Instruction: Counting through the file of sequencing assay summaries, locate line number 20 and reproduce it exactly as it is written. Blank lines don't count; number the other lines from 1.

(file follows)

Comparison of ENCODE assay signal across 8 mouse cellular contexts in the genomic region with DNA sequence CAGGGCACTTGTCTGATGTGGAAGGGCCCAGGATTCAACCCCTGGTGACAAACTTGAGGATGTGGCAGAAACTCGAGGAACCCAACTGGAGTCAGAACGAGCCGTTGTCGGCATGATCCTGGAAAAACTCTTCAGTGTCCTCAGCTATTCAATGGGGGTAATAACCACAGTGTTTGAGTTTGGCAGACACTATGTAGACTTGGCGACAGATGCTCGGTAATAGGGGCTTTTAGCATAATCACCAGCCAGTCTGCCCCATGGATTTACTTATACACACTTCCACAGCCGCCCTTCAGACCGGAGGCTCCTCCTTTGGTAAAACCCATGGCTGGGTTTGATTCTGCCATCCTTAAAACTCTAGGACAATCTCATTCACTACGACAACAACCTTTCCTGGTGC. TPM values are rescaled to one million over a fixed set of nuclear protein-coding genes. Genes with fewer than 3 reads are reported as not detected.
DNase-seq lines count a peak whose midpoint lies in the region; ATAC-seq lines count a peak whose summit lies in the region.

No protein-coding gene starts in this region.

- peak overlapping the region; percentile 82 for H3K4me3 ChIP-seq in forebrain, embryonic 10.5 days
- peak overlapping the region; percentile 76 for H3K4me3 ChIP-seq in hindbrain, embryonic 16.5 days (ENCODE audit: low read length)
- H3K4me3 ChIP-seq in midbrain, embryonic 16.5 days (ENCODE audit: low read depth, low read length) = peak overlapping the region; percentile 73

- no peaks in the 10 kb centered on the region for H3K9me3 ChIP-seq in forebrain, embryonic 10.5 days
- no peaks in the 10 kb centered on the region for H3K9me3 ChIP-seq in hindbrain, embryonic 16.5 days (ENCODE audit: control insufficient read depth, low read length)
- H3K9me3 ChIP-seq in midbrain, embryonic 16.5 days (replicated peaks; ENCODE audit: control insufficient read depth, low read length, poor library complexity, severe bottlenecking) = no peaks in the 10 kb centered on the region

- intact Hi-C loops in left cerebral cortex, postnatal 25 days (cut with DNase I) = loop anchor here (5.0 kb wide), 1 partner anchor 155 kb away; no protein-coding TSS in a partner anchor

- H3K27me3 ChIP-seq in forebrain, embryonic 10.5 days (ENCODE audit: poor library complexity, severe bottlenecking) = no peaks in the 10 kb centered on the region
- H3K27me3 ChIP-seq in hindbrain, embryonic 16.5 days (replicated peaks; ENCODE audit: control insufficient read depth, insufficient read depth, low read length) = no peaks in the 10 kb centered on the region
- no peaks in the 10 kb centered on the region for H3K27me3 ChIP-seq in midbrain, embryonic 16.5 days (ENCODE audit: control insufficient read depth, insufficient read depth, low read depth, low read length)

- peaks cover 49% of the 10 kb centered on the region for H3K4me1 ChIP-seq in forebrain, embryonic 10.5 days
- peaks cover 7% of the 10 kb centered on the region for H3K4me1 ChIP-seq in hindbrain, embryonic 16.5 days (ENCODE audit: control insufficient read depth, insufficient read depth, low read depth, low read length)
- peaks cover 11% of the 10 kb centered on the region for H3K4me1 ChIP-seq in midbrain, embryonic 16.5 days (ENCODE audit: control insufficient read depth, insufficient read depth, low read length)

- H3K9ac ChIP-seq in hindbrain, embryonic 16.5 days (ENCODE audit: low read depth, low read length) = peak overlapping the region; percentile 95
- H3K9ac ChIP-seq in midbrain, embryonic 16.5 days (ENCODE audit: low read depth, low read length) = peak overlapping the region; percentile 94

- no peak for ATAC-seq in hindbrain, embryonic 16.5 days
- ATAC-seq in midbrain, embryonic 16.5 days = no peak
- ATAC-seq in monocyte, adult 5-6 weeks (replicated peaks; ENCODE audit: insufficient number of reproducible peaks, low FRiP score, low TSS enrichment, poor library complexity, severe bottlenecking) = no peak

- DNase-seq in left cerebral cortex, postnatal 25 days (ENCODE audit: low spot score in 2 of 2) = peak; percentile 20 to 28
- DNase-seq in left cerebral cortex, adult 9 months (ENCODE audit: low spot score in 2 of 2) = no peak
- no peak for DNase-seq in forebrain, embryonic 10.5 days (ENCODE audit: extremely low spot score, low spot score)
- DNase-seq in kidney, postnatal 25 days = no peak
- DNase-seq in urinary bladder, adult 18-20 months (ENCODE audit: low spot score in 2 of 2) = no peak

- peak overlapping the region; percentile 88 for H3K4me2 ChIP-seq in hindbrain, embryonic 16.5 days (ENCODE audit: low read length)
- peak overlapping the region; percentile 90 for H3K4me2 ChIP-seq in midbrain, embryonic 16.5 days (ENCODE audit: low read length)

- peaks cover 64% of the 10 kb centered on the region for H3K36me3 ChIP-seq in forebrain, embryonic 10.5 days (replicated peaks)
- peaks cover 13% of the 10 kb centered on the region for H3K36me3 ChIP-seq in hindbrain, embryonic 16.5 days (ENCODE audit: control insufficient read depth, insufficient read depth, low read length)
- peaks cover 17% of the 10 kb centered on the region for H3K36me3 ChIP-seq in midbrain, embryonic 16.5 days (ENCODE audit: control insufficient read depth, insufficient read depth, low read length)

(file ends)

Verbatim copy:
- ATAC-seq in midbrain, embryonic 16.5 days = no peak